Emergency Funds

Clearly, life's little disasters are not a whole lot of fun. But even worse is not being prepared for them.

This is why you're always hearing that you should sock away three months' living expenses for a rainy day. There are several kinds of rainy days: the car repair, dental work that isn't covered by insurance, or the downsizing that leaves you looking for work. It's a lot easier to focus on the matter at hand -- getting a wisdom tooth yanked or interviewing for a great new job -- if you're not worried about how you're going to pay your bills.

If you know you'll be staying in your job for a while, you might choose to invest in your company's 401(k) instead of maintaining a huge emergency cushion. Just remember that little emergencies DO crop up regularly, so it's a good idea to have a cushion of some size at all times.

Where to Stash the Cash

Don't, however, take a big wad of money and let it collect dust in a savings account, or in a box under your bed, which is basically the same thing. Also avoid being tempted by a certificate of deposit (CD) account, which earns you a higher return in exchange for locking up for money for a longer period of time. It's not a good idea to lock up your emergency fund, because you won't be able to get to it when you need it.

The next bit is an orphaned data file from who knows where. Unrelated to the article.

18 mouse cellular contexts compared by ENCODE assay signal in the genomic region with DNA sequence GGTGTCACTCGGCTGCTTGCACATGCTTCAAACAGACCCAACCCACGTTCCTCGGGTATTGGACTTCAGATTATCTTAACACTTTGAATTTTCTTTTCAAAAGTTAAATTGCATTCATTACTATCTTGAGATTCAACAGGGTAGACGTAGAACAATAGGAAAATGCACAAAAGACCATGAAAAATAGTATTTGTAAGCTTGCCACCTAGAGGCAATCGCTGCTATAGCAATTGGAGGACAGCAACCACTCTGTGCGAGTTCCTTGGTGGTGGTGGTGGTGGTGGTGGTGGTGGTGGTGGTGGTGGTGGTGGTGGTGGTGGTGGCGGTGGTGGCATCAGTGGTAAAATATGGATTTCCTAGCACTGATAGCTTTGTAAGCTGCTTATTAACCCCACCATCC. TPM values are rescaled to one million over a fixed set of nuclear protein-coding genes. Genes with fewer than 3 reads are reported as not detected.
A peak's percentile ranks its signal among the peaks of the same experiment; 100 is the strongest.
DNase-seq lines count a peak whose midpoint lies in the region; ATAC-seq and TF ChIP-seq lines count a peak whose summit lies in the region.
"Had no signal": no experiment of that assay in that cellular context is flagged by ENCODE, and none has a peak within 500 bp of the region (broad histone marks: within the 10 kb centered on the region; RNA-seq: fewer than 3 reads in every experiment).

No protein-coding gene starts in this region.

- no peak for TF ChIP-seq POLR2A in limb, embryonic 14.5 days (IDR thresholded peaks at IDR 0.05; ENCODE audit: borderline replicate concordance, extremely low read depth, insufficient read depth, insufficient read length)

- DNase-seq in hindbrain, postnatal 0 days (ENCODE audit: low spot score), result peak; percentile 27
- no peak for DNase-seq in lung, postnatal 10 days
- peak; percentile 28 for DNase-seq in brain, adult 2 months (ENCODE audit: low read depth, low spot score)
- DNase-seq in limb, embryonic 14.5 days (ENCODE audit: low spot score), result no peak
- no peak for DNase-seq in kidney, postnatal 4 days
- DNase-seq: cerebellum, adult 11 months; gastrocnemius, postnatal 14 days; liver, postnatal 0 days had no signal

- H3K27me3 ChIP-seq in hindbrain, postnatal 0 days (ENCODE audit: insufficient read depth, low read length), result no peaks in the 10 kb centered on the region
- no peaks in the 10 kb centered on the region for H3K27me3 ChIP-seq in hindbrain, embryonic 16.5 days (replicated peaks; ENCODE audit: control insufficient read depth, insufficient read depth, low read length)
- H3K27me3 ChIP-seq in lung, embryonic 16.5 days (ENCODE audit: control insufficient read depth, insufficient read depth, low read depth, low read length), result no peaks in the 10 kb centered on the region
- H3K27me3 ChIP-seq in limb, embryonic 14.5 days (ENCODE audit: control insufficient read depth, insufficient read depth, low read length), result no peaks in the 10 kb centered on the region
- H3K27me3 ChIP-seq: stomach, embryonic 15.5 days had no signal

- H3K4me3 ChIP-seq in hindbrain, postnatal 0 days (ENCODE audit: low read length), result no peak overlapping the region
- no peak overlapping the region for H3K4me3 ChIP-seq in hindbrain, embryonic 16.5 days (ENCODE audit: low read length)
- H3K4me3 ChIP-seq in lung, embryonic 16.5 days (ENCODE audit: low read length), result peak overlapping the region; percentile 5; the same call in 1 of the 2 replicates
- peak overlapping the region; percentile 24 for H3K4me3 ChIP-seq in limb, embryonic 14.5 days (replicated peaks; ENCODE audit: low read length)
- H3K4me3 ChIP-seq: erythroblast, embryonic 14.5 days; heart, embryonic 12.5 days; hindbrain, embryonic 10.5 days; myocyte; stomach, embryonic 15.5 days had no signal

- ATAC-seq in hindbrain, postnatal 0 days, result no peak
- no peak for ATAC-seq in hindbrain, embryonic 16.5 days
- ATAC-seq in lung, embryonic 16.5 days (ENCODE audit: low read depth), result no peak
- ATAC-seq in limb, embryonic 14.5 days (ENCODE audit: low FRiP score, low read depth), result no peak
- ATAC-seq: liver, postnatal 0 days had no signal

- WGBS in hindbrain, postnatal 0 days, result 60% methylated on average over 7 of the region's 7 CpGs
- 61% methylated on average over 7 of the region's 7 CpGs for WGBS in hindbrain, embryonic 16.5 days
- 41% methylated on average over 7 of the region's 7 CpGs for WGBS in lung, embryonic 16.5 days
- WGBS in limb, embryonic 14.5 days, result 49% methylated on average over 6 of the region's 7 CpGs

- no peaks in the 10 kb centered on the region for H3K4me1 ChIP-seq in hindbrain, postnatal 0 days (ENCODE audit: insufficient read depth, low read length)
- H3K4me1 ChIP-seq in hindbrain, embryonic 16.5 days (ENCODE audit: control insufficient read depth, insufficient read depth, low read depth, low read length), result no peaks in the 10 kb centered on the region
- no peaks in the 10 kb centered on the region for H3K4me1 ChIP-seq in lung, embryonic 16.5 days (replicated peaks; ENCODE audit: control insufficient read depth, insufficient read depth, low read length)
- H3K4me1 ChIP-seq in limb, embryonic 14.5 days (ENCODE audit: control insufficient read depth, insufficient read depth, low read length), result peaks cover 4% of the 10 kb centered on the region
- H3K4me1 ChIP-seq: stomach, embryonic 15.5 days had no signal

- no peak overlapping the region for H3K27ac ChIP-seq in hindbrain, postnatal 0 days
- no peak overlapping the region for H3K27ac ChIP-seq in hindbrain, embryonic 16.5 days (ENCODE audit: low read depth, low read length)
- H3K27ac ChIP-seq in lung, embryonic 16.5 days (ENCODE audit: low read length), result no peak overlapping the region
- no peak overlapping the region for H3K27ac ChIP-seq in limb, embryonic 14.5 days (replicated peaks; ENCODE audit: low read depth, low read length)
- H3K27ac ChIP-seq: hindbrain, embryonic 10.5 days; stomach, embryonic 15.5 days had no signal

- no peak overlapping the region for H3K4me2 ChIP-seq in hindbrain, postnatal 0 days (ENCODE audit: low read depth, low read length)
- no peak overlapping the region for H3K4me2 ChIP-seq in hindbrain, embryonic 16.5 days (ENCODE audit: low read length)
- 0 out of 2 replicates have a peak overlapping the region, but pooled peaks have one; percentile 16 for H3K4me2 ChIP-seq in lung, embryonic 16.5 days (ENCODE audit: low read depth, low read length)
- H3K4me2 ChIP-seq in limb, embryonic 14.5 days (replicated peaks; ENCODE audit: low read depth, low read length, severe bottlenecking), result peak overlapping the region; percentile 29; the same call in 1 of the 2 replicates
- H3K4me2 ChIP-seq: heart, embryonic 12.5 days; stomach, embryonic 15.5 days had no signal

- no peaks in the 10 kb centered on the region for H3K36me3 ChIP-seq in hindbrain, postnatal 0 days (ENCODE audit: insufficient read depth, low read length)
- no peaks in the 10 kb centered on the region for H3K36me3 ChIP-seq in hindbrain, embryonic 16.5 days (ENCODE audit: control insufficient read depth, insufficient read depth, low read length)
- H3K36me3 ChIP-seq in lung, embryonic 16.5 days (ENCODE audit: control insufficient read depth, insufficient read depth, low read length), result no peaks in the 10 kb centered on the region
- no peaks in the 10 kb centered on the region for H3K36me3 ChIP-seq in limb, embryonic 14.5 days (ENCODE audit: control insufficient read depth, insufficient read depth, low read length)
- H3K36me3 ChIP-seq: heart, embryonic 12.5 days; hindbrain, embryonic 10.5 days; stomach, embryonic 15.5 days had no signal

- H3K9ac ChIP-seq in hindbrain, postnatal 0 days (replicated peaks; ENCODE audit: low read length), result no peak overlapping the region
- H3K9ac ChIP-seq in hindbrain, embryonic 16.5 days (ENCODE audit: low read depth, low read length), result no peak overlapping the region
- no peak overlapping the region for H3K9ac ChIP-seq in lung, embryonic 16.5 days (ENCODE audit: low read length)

1. Aim to save three months' worth of expenses for emergencies
  2. Put the money in a liquid, interest-bearing account such as a money-market account
  3. Remember that borrowing against your 401(k) can be an alternative emergency fund
  4. Keep your emergency fund funded

Find a bank that will offer you a money market mutual fund or a straight money market account, which typically has a higher interest rate than a savings account. Invest your emergency money in something that will earn you a decent return -- aim for 5 or 6 percent -- but don't get carried away. Your emergency fund is not the best place to look for big gains -- that is, no risky stocks.

Raiding Your 401(k)

Another source of emergency funds may be your retirement fund at work. If you have a 401(k), you can often borrow from it and repay the money later on. Check with the benefits manager at your company to find out whether you're eligible. If you are, you may not need to keep as large an emergency stash handy.

And a final thing to remember: When you dip into your emergency fund for, well, an emergency, don't forget to replenish the fund when you earn a few extra dollars. The only way to have an emergency fund available is to keep it funded. So the next time disaster strikes, you'll have at least one less thing to worry about.

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